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Fear and Anxiety: The Benefits of Translational Research - Gorman, Jack M.
Vergriffenes Buch, derzeit bei uns nicht verfügbar.
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Gorman, Jack M.:

Fear and Anxiety: The Benefits of Translational Research - Taschenbuch

ISBN: 1585621498

ID: 16223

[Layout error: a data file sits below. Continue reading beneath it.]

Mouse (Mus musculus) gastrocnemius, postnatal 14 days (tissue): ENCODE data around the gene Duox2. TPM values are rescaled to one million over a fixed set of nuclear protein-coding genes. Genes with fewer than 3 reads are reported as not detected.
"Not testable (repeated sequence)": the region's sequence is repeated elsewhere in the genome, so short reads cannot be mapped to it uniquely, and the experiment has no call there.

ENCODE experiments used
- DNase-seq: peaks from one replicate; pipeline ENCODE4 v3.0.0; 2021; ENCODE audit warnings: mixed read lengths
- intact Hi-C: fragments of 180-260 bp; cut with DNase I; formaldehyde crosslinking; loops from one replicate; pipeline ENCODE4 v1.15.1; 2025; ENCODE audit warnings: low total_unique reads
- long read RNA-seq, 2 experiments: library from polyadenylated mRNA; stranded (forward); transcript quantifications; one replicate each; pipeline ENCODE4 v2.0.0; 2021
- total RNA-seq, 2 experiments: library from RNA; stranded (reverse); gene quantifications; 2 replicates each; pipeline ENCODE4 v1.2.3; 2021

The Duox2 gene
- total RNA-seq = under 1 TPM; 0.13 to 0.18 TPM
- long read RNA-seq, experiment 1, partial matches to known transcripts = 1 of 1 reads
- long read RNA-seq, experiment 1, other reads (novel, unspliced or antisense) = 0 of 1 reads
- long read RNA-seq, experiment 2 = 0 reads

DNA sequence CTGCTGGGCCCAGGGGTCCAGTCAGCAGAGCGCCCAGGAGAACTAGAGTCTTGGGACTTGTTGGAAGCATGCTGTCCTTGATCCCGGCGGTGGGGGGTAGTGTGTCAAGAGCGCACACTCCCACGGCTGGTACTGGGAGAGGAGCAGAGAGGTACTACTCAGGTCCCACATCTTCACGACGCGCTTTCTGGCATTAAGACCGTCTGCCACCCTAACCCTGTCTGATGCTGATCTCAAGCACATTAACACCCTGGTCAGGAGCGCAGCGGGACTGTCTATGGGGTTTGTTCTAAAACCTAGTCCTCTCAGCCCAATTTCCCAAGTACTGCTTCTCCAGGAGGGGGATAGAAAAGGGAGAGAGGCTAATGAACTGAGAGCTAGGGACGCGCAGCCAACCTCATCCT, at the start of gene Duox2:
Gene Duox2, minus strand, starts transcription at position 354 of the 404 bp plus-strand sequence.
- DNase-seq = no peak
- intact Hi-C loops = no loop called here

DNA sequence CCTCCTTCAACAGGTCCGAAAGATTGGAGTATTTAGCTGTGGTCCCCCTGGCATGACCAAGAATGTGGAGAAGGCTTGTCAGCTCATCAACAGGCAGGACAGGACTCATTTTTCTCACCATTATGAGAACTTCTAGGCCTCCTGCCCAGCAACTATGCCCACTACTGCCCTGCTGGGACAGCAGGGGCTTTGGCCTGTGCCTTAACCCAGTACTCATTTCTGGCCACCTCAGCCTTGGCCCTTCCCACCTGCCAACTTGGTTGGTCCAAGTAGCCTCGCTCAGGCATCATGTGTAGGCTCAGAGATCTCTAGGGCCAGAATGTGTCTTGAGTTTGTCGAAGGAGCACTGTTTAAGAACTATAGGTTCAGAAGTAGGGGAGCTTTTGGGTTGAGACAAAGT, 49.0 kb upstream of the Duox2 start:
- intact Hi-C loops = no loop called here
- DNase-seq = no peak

Kurzbeschreibung\nAnimals, like people, experience fear and avoidance, which can be reliably observed, quantified, and manipulated in almost all species. Remarkably, as this volume demonstrates, the neural circuits responsible for the acquisition and expression of fear are conserved throughout phylogeny from rodents through nonhuman primates to humans. Thus, what is discovered about the neuroanatomy and physiology of fear in a mouse can be usefully translated to a human with an anxiety disorder. This breakthrough in both neuroscience and mental health research is detailed in 14 fascinating chapters that cover -Conditioned fear?A?AMany scientists have convincingly documented that the amygdala is the essential brain structure in an animal's exhibition of conditioned fear, with the hippocampus required for contextual memory of conditioned fear. Though debate continues, other studies show that the anatomic and physiological findings about conditioned fear are robustly applicable to other forms of fear. -The brain structures involved in fear?A?AThe data clearly show that the amygdala is the one area most consistently energized in fear responses of nonhuman and human primates. Patients with anxiety disorders have a lower threshold for amygdala activation than do control subjects; thus, fear cues that do not register an amygdala response in most individuals will do so in anxious patients. -Stress effects on brain structure?A?AIt is possible that, based on both animal studies and clinical studies of children and adults, chronic exposure to fear may have deleterious effects on the structural integrity of the brain. The hippocampus appears to be particularly vulnerable, though stress damage may also occur in regions of the prefrontal cortex, such as the anterior cingulate. The results of translational research can raise concerns that observed negative changes in animal brains might apply to humans, but they can also suggest advantageous interventions, with both psychosocial and psychopharmacology approaches proving effective in reversing not only anxiety disorders but even some changes in the brain. Best of all, using these scientific models of brain function, we can now see psychotherapy and medication as complementary rather than antagonistic, with each addressing different parts of the same fear circuitry. The synthesis of knowledge in this groundbreaking work will appeal to practitioners and students alike, and justifies the optimism of its distinguished contributors that psychiatric research is at last in an era in which unprecedented insights will be gained and progress made toward better treatments. \n\nSynopsis\nAnimals, like people, experience fear and avoidance, which can be reliably observed, quantified, and manipulated in almost all species. Remarkably, as this volume demonstrates, the neural circuits responsible for the acquisition and expression of fear are conserved throughout phylogeny from rodents through nonhuman primates to humans. Thus, what is discovered about the neuroanatomy and physiology of fear in a mouse can be usefully translated to a human with an anxiety disorder. This breakthrough in both neuroscience and mental health research is detailed in 14 fascinating chapters that cover -Conditioned fear?A?AMany scientists have convincingly documented that the amygdala is the essential brain structure in an animal's exhibition of conditioned fear, with the hippocampus required for contextual memory of conditioned fear. Though debate continues, other studies show that the anatomic and physiological findings about conditioned fear are robustly applicable to other forms of fear. -The brain structures involved in fear?A?AThe data clearly show that the amygdala is the one area most consistently energized in fear responses of nonhuman and human primates.<p/>Patients with anxiety disorders have a lower threshold for amygdala activation than do control subjects; thus,, ISBN-13: 9781585621491, Taschenbuch, Amer Psychiatric Pub Inc,